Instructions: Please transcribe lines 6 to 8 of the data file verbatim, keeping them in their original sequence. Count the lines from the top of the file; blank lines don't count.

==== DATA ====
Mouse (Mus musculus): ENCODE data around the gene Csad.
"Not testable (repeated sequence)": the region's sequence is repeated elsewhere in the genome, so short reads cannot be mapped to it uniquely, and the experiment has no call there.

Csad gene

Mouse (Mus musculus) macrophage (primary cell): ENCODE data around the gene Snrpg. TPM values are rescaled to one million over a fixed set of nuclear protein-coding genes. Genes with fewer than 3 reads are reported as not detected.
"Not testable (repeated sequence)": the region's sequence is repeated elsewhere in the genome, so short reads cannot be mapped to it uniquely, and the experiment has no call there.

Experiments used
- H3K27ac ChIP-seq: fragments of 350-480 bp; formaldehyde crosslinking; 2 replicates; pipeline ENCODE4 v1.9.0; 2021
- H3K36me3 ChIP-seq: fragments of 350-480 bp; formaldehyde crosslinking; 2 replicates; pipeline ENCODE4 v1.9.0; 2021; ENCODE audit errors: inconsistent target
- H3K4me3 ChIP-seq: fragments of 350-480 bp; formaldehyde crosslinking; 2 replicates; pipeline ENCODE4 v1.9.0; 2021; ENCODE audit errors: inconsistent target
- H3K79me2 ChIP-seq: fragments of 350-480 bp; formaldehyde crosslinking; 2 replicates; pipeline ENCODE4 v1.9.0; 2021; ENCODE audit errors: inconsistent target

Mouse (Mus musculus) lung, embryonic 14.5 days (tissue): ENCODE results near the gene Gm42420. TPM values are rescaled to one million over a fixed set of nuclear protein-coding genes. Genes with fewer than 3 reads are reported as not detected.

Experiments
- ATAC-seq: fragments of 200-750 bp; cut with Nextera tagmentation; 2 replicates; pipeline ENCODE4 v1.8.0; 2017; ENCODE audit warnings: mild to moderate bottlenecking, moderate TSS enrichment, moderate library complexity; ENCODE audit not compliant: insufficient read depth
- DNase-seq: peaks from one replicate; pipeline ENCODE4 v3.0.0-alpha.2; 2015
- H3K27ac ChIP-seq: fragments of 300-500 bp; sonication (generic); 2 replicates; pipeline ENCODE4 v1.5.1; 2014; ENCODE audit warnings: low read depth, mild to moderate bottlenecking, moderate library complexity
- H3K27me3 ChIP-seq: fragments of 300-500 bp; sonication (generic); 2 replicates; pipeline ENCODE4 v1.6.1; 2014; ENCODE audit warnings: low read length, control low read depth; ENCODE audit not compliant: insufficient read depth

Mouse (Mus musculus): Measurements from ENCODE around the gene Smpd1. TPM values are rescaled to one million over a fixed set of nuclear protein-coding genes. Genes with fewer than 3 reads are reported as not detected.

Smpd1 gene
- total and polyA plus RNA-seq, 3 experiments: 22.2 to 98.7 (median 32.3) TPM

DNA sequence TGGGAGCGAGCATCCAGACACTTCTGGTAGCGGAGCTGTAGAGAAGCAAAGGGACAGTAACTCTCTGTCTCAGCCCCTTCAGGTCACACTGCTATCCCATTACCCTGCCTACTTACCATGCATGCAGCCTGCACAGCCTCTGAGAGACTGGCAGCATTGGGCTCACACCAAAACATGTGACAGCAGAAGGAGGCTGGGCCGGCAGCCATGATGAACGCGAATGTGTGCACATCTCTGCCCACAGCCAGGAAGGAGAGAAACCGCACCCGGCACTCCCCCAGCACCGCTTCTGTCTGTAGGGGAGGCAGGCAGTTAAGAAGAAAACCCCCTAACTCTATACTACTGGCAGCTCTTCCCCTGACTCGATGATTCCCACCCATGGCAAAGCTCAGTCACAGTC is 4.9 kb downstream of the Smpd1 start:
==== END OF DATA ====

Experiments used
- H3K27ac ChIP-seq: fragments of 350-480 bp; formaldehyde crosslinking; 2 replicates; pipeline ENCODE4 v1.9.0; 2021
- H3K36me3 ChIP-seq: fragments of 350-480 bp; formaldehyde crosslinking; 2 replicates; pipeline ENCODE4 v1.9.0; 2021; ENCODE audit errors: inconsistent target